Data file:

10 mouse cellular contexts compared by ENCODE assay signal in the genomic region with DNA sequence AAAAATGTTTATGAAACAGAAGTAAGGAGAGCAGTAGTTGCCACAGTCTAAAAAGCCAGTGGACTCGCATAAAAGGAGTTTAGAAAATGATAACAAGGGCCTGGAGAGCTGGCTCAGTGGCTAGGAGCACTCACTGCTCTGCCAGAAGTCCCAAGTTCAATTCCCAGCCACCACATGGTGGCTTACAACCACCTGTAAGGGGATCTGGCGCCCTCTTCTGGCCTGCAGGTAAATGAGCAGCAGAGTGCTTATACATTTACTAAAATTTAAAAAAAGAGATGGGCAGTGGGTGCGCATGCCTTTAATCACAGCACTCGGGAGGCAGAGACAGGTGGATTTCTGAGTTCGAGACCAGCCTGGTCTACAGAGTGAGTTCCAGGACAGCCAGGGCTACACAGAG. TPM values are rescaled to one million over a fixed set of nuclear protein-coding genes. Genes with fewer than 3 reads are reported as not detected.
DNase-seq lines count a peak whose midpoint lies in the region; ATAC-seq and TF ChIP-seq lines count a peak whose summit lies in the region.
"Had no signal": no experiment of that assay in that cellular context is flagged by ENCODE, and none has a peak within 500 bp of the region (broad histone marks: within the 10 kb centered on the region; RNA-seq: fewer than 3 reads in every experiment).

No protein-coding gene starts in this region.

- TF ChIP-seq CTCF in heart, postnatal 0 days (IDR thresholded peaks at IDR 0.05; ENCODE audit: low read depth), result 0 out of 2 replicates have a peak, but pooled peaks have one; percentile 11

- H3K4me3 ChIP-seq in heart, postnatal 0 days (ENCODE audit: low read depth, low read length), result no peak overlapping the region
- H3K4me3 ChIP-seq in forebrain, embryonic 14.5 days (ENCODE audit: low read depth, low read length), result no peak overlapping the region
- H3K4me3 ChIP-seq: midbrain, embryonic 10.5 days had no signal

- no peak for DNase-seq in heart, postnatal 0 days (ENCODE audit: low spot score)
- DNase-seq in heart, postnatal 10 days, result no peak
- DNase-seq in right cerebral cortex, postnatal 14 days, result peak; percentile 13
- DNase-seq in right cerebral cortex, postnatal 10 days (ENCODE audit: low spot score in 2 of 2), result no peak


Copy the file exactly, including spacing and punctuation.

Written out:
10 mouse cellular contexts compared by ENCODE assay signal in the genomic region with DNA sequence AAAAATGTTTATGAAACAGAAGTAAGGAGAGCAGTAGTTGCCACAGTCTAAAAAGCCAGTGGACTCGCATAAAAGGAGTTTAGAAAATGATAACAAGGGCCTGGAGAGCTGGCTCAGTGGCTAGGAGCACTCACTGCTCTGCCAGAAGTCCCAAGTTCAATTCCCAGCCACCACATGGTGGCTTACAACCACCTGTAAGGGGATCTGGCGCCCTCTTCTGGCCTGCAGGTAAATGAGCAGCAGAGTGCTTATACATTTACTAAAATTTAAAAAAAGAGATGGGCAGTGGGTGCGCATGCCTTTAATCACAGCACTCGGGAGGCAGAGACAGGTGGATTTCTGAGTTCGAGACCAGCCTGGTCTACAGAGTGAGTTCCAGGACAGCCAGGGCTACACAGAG. TPM values are rescaled to one million over a fixed set of nuclear protein-coding genes. Genes with fewer than 3 reads are reported as not detected.
DNase-seq lines count a peak whose midpoint lies in the region; ATAC-seq and TF ChIP-seq lines count a peak whose summit lies in the region.
"Had no signal": no experiment of that assay in that cellular context is flagged by ENCODE, and none has a peak within 500 bp of the region (broad histone marks: within the 10 kb centered on the region; RNA-seq: fewer than 3 reads in every experiment).

No protein-coding gene starts in this region.

- TF ChIP-seq CTCF in heart, postnatal 0 days (IDR thresholded peaks at IDR 0.05; ENCODE audit: low read depth), result 0 out of 2 replicates have a peak, but pooled peaks have one; percentile 11

- H3K4me3 ChIP-seq in heart, postnatal 0 days (ENCODE audit: low read depth, low read length), result no peak overlapping the region
- H3K4me3 ChIP-seq in forebrain, embryonic 14.5 days (ENCODE audit: low read depth, low read length), result no peak overlapping the region
- H3K4me3 ChIP-seq: midbrain, embryonic 10.5 days had no signal

- no peak for DNase-seq in heart, postnatal 0 days (ENCODE audit: low spot score)
- DNase-seq in heart, postnatal 10 days, result no peak
- DNase-seq in right cerebral cortex, postnatal 14 days, result peak; percentile 13
- DNase-seq in right cerebral cortex, postnatal 10 days (ENCODE audit: low spot score in 2 of 2), result no peak